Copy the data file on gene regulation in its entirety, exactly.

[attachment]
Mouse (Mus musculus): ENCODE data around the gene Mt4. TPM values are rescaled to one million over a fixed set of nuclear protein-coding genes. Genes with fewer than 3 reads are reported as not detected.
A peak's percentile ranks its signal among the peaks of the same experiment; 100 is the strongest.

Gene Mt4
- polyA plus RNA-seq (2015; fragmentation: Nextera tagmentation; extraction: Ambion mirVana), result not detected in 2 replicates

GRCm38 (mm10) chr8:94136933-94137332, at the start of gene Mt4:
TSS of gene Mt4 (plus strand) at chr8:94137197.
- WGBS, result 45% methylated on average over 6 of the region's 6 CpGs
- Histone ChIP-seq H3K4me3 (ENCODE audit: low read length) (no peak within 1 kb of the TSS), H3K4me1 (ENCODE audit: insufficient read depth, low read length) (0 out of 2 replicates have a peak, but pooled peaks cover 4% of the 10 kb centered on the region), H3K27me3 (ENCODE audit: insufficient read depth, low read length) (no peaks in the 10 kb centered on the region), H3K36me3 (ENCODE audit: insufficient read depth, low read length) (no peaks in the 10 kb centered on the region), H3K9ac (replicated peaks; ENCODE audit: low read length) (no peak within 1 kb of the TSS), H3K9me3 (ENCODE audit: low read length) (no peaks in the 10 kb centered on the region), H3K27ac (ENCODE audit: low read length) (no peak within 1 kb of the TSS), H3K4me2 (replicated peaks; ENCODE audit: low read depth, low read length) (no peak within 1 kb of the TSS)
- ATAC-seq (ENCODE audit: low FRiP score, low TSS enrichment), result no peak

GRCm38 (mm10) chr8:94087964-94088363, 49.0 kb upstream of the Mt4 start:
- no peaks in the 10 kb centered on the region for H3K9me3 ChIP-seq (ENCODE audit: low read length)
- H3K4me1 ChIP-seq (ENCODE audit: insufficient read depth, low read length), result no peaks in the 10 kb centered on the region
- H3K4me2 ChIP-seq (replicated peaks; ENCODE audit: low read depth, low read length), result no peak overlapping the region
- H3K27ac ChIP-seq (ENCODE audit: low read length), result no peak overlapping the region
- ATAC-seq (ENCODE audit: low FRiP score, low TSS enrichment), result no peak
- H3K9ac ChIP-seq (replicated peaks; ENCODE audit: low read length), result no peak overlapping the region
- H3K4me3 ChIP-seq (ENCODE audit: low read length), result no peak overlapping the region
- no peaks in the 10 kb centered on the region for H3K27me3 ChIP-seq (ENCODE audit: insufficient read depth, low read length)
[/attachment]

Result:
Mouse (Mus musculus): ENCODE data around the gene Mt4. TPM values are rescaled to one million over a fixed set of nuclear protein-coding genes. Genes with fewer than 3 reads are reported as not detected.
A peak's percentile ranks its signal among the peaks of the same experiment; 100 is the strongest.

Gene Mt4
- polyA plus RNA-seq (2015; fragmentation: Nextera tagmentation; extraction: Ambion mirVana), result not detected in 2 replicates

GRCm38 (mm10) chr8:94136933-94137332, at the start of gene Mt4:
TSS of gene Mt4 (plus strand) at chr8:94137197.
- WGBS, result 45% methylated on average over 6 of the region's 6 CpGs
- Histone ChIP-seq H3K4me3 (ENCODE audit: low read length) (no peak within 1 kb of the TSS), H3K4me1 (ENCODE audit: insufficient read depth, low read length) (0 out of 2 replicates have a peak, but pooled peaks cover 4% of the 10 kb centered on the region), H3K27me3 (ENCODE audit: insufficient read depth, low read length) (no peaks in the 10 kb centered on the region), H3K36me3 (ENCODE audit: insufficient read depth, low read length) (no peaks in the 10 kb centered on the region), H3K9ac (replicated peaks; ENCODE audit: low read length) (no peak within 1 kb of the TSS), H3K9me3 (ENCODE audit: low read length) (no peaks in the 10 kb centered on the region), H3K27ac (ENCODE audit: low read length) (no peak within 1 kb of the TSS), H3K4me2 (replicated peaks; ENCODE audit: low read depth, low read length) (no peak within 1 kb of the TSS)
- ATAC-seq (ENCODE audit: low FRiP score, low TSS enrichment), result no peak

GRCm38 (mm10) chr8:94087964-94088363, 49.0 kb upstream of the Mt4 start:
- no peaks in the 10 kb centered on the region for H3K9me3 ChIP-seq (ENCODE audit: low read length)
- H3K4me1 ChIP-seq (ENCODE audit: insufficient read depth, low read length), result no peaks in the 10 kb centered on the region
- H3K4me2 ChIP-seq (replicated peaks; ENCODE audit: low read depth, low read length), result no peak overlapping the region
- H3K27ac ChIP-seq (ENCODE audit: low read length), result no peak overlapping the region
- ATAC-seq (ENCODE audit: low FRiP score, low TSS enrichment), result no peak
- H3K9ac ChIP-seq (replicated peaks; ENCODE audit: low read length), result no peak overlapping the region
- H3K4me3 ChIP-seq (ENCODE audit: low read length), result no peak overlapping the region
- no peaks in the 10 kb centered on the region for H3K27me3 ChIP-seq (ENCODE audit: insufficient read depth, low read length)